Gretel gave Liop the golden newt and he was thrilled. He put it in the crystal bowl with the other newts and said everything was perfect. He told me to send you his thanks in twenty languages. I love the kitten-- thank you! I named her Kestrel because that’s what her colors remind me of a little. Liop told me I have to keep her away from his newts.

Without telling Imato why, I carefully asked him what he knew about your mother’s death. He didn’t know very much-- he said she died of a sudden fever. He said she must have gotten it from one of the servants, Pricille, who was also a good friend of hers. Pricille died of similar symptoms the day before, and her young son died the day afterwards. I don’t know if that’s useful to you, but it’s all I could find out. I didn’t dare ask about the cave.

You have dreams about the future? That’s amazing! I wonder if all the studying you’ve been doing about dream interpretation has made the skill stronger, which is why you’re having so many dreams. I wonder why you’re having dreams about bother the future and the past. Could the events maybe be connected? I don’t now very much about dreams. I don’t often remember mine.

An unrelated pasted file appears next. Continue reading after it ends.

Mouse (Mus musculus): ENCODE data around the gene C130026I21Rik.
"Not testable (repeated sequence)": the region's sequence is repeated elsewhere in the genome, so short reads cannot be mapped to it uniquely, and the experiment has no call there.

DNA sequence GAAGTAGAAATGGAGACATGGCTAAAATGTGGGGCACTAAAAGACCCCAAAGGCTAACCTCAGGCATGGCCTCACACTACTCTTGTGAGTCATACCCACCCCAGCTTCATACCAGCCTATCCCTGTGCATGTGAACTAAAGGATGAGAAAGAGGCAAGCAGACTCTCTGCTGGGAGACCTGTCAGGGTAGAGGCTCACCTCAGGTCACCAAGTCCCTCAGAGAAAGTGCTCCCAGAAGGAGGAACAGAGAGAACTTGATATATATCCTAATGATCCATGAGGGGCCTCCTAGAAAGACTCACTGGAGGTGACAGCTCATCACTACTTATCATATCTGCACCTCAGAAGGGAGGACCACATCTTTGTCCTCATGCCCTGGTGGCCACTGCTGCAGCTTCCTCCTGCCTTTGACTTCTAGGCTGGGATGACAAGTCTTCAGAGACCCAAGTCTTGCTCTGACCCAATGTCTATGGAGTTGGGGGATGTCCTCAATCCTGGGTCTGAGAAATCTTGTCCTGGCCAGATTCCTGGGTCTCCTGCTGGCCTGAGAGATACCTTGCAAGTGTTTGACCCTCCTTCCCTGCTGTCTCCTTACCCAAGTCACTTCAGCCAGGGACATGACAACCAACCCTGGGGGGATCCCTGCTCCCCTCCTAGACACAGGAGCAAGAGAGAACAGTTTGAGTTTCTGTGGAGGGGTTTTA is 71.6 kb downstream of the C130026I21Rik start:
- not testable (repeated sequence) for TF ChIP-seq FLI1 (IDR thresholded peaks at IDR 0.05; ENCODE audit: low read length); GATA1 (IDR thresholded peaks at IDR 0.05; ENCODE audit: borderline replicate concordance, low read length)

I haven’t had any dreams about the hart that I can remember, nor have I seen him again, but he seemed very real that night in the garden when I made my wish. I keep looking for him. He made me feel so peaceful inside.

I’m glad your prince is finding other ladies to interest him. I bet it’s a relief to not have to worry about him so much.

I hope your search of the castle records goes well. I’ve been thinking, and maybe you really should tell Brynn what’s going on. I don’t know her personally, but she seems trustworthy, and she might be able to do more research without arousing other people’s suspicions than you can alone. Maybe she could help you.

I have to end this letter now, because I’m out of paper. I hope your nights are dreamless , and that the comet was beautiful. I saw it too. I wish you could have come to visit, but I understand how important comets are to your father’s work. Take care of yourself.